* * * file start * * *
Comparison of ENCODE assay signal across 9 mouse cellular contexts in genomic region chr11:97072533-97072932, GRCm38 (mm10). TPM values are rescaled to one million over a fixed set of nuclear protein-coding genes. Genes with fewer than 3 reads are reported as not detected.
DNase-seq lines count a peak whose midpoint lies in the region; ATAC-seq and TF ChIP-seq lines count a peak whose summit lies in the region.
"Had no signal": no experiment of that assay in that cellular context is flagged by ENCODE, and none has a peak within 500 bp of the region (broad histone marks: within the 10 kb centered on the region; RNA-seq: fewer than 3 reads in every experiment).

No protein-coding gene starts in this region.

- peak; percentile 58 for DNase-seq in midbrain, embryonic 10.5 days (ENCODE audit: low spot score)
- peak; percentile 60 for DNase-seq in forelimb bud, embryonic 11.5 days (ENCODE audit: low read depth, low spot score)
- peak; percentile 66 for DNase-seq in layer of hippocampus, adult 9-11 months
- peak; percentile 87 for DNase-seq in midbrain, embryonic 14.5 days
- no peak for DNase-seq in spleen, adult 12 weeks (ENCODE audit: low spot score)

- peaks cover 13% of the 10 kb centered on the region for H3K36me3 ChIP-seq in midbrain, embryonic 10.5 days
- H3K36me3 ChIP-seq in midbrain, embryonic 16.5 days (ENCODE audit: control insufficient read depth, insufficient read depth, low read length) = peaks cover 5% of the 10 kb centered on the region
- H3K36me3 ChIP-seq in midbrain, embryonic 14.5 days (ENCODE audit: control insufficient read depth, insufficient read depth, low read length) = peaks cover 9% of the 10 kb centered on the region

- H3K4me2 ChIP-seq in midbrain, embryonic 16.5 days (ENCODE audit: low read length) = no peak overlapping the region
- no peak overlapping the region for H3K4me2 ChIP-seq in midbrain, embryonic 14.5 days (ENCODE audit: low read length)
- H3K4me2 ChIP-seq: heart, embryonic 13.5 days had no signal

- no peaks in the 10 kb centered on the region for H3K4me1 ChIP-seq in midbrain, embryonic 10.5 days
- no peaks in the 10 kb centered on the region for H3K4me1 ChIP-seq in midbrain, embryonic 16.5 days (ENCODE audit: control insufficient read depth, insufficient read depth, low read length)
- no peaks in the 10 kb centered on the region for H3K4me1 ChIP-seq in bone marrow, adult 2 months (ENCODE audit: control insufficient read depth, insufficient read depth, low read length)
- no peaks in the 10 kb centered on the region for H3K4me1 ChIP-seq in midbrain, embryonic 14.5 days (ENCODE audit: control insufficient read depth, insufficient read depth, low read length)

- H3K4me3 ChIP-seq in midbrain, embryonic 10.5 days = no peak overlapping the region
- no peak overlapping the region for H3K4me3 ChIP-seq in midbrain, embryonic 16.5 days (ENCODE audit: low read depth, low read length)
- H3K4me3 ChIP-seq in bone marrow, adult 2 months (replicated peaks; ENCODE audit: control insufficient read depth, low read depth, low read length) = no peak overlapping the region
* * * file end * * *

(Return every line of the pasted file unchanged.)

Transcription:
Comparison of ENCODE assay signal across 9 mouse cellular contexts in genomic region chr11:97072533-97072932, GRCm38 (mm10). TPM values are rescaled to one million over a fixed set of nuclear protein-coding genes. Genes with fewer than 3 reads are reported as not detected.
DNase-seq lines count a peak whose midpoint lies in the region; ATAC-seq and TF ChIP-seq lines count a peak whose summit lies in the region.
"Had no signal": no experiment of that assay in that cellular context is flagged by ENCODE, and none has a peak within 500 bp of the region (broad histone marks: within the 10 kb centered on the region; RNA-seq: fewer than 3 reads in every experiment).

No protein-coding gene starts in this region.

- peak; percentile 58 for DNase-seq in midbrain, embryonic 10.5 days (ENCODE audit: low spot score)
- peak; percentile 60 for DNase-seq in forelimb bud, embryonic 11.5 days (ENCODE audit: low read depth, low spot score)
- peak; percentile 66 for DNase-seq in layer of hippocampus, adult 9-11 months
- peak; percentile 87 for DNase-seq in midbrain, embryonic 14.5 days
- no peak for DNase-seq in spleen, adult 12 weeks (ENCODE audit: low spot score)

- peaks cover 13% of the 10 kb centered on the region for H3K36me3 ChIP-seq in midbrain, embryonic 10.5 days
- H3K36me3 ChIP-seq in midbrain, embryonic 16.5 days (ENCODE audit: control insufficient read depth, insufficient read depth, low read length) = peaks cover 5% of the 10 kb centered on the region
- H3K36me3 ChIP-seq in midbrain, embryonic 14.5 days (ENCODE audit: control insufficient read depth, insufficient read depth, low read length) = peaks cover 9% of the 10 kb centered on the region

- H3K4me2 ChIP-seq in midbrain, embryonic 16.5 days (ENCODE audit: low read length) = no peak overlapping the region
- no peak overlapping the region for H3K4me2 ChIP-seq in midbrain, embryonic 14.5 days (ENCODE audit: low read length)
- H3K4me2 ChIP-seq: heart, embryonic 13.5 days had no signal

- no peaks in the 10 kb centered on the region for H3K4me1 ChIP-seq in midbrain, embryonic 10.5 days
- no peaks in the 10 kb centered on the region for H3K4me1 ChIP-seq in midbrain, embryonic 16.5 days (ENCODE audit: control insufficient read depth, insufficient read depth, low read length)
- no peaks in the 10 kb centered on the region for H3K4me1 ChIP-seq in bone marrow, adult 2 months (ENCODE audit: control insufficient read depth, insufficient read depth, low read length)
- no peaks in the 10 kb centered on the region for H3K4me1 ChIP-seq in midbrain, embryonic 14.5 days (ENCODE audit: control insufficient read depth, insufficient read depth, low read length)

- H3K4me3 ChIP-seq in midbrain, embryonic 10.5 days = no peak overlapping the region
- no peak overlapping the region for H3K4me3 ChIP-seq in midbrain, embryonic 16.5 days (ENCODE audit: low read depth, low read length)
- H3K4me3 ChIP-seq in bone marrow, adult 2 months (replicated peaks; ENCODE audit: control insufficient read depth, low read depth, low read length) = no peak overlapping the region